Robert J. Marks: Even so, I’m thinking of the design of human beings. We’re still not perfect. I don’t know if there are unintended contingencies or not, but things like COVID, for example., We weren’t designed to handle COVID, especially old people like me, or even something similar, like eating hemlock, the way that Socrates was killed. We also see defects like ibirth defects, diseases such as cancer and things of that sort. Isn’t this an example of contingencies which we would prefer not to see in the design of humans?


Note: The great philosopher Socrates (470–399 BC) drank hemlock after being condemned for corrupting young people by encouraging them to ask too many questions.

Sam Haug: The way I like to think about how human beings fail in certain circumstances falls into two categories. The first category is that our creator intentionally did not design us to withstand this particular contingency. When designing a human being or any incredibly complex system, there are some design trade-offs. You can design a human being to be able to resist the effects of eating hemlock, for example, but the cost for doing that may be large.

For example, you would need to include an entirely new metabolic pathway to account for that particular poison. And doing that for any number of poisons may just not be feasible in the size of the human body. I don’t claim to know about all the design implications of making a human being, but I’m sure that there was some level of intentionally in not designing human being to withstand some things for trade-off reasons.

And then the other category of things that humans fail — or the human design does not withstand — would be due to the Fall. I believe in the God of the Bible, who designed us perfectly, and we sinned and fell. And as a result of that Fall, the perfect design that God has made was corrupted. And all of the contingencies that he has foreseen, some of the mitigating factors to avoid or overcome those contingencies, may have been affected by the corruption of the Fall. And so that is where I think diseases and stuff of that nature comes from, because I don’t believe that those were intended pre-Fall.

And now… the Pareto tradeoff

Robert J. Marks: Whatever the cause, we do have something in design — engineers know this — called a Pareto trade-off. This is a trade-off between optimal performances.

I worked my way through my master’s degree as a disc jockey. And one of the things we used to do is cut commercials. Sometimes the copy for the commercials came from the sponsors.

And we had one — I remember it because it’s so hilarious. It was a place called Charlie’s Fish Market. At the time, there was an explosion in the price of meat like pork and beef. The copy was

good meat ain’t cheap and cheap meat ain’t good. So eat fish.

Robert J. Marks: That was the ad for Charlie’s Fish Market. It explains a Pareto trade-off. In our world now, there’s a trade off in performance.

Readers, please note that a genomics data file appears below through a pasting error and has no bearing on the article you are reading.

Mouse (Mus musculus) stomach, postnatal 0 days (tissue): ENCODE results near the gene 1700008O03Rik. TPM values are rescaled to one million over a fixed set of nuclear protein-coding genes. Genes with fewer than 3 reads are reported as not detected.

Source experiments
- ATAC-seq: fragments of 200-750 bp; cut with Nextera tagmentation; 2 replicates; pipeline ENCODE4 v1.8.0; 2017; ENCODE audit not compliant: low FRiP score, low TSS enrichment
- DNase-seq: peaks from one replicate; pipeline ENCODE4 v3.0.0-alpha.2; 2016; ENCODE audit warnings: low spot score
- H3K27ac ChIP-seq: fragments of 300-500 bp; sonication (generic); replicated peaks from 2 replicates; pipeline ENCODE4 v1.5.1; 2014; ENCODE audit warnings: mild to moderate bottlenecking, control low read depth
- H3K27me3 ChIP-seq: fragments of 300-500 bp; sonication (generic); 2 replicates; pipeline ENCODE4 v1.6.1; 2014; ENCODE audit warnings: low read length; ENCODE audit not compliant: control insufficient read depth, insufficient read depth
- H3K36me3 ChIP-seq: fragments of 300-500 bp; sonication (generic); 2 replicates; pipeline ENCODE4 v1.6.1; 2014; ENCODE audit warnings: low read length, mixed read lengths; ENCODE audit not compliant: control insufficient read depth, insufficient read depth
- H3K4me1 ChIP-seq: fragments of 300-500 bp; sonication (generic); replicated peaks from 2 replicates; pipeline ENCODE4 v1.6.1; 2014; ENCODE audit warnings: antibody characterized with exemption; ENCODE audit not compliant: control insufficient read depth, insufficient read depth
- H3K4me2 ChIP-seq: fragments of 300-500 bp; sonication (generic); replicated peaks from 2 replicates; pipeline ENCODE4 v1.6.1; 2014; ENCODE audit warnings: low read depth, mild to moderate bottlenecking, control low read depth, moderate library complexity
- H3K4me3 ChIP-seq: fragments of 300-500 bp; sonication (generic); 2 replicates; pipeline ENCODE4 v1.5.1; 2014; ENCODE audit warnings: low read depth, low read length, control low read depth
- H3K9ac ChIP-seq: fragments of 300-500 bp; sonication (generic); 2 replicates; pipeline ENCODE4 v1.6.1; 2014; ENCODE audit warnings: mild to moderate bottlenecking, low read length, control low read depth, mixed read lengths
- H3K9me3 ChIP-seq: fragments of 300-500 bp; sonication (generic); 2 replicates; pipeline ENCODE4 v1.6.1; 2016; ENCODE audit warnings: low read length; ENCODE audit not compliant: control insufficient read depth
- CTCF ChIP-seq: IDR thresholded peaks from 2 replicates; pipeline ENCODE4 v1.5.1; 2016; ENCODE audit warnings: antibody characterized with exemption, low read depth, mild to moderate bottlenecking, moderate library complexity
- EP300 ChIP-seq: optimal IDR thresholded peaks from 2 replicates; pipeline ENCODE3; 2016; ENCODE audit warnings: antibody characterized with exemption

I’ll give you an example with cars: Safe cars aren’t cheap and cheap cars aren’t safe. That’s just like Charlie’s Fish Market. You have to do a Pareto trade-off between a cheap car and a safe car. If you want a safe car, drive around in a Humvee that has extra armor plating. And if you want to go cheap, get a little scooter and don’t wear a helmet. But you have this entire gamut.

The Pareto trade-off says, “For a certain price, there’s the best safety that you can get in a car.” I think, if the only criteria for buying a car was the safety and the price, if you’re like me, you would set the price and then see the maximal safety that you can get. This is inherent in design, at least that we experience today. I agree with you, Sam. I don’t think it was applicable before the Fall. But certainly, today it is. So this is something that we are certainly stuck with. Okay, any final thoughts?

Vilfredo Pareto

Note: Vilfredo Pareto (1848–1943) was an Italian economist and sociologist who is known for his applications of mathematics to economic analysis.

Domain expertise and the design process

Sam Haug: I have just a little bit more on how domain expertise can help in the design process.

I did mention that domain expertise can be used to kind of reduce the number of tests that you need to perform. There are some circumstances where you don’t really care how your design performs because you don’t expect it to be put in that circumstance. But another way that domain expertise can help in the design process is by forecasting what the result of a test would probably be.

This saves a lot of time in doing the actual physical testing because the designer is able to very quickly look at an environment and say, well, I know that it will perform well there or I know that this particular aspect of the environment will cause it to perform poorly. The designer has enough domain expertise to know how it would perform.